What is your opinion on the doping problem in Kenya? Are many runners not informed enough about what is allowed and what is not, or why are cases increasing?

I am convinced that most athletes know about the issues around doping. There has been a lot of education in recent years, especially from the Kenyan federation. I think in most cases it’s about someone wanting to make money faster. Which is very regrettable, because of course it also casts a shadow over all clean athletes. Maybe it also has something to do with the African mentality. Unfortunately, cheating is in the DNA of many people.

Do you think that a country like Kenya will continue to produce world-class athletes in the future? In Kenya, too, technical progress can be seen everywhere and living conditions are improving. A life full of hardship as a runner may soon no longer be in demand or necessary in order to achieve something.

I don’t spend much time thinking about this. Progress comes and cannot be withheld. And with it also technological development. It’s true that many children today take a bus to school or are taken there by their parents in a car. I think that in Kenya and other countries there is a need for sports academies where talented young people can go to school, train and prepare for competitions. Where they can train and are mentally formed. Too much is left to chance at the moment. But there will always be young people everywhere who want to achieve something in sports.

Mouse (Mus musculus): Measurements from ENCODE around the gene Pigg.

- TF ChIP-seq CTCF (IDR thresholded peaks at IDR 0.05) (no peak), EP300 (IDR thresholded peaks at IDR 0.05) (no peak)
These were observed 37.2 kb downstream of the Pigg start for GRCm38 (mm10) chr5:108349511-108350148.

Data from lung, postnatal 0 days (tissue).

A few keywords at the end:

Breaking2?

I ran 2:00:25 under special conditions and I have the official world record. With the experience from the first time the chance would be bigger now to run under two hours. But I never chase two rabbits, only one at a time. Right now, I’m concentrating on London, nothing else.

City marathons?

I think they are fine the way they’re organized for us elite runners right now. There are people who are involved in the organization and administration of the marathons; it’s their job to think about it. My job is to run as fast as possible.

Your children?

I try to raise them like other parents do, even though their father may be a little better known than others. I think that I – and my wife – have succeeded quite well so far. Our children don’t get every single thing they want. They should know that nothing should be taken for granted, and they are to try out different kinds of sports.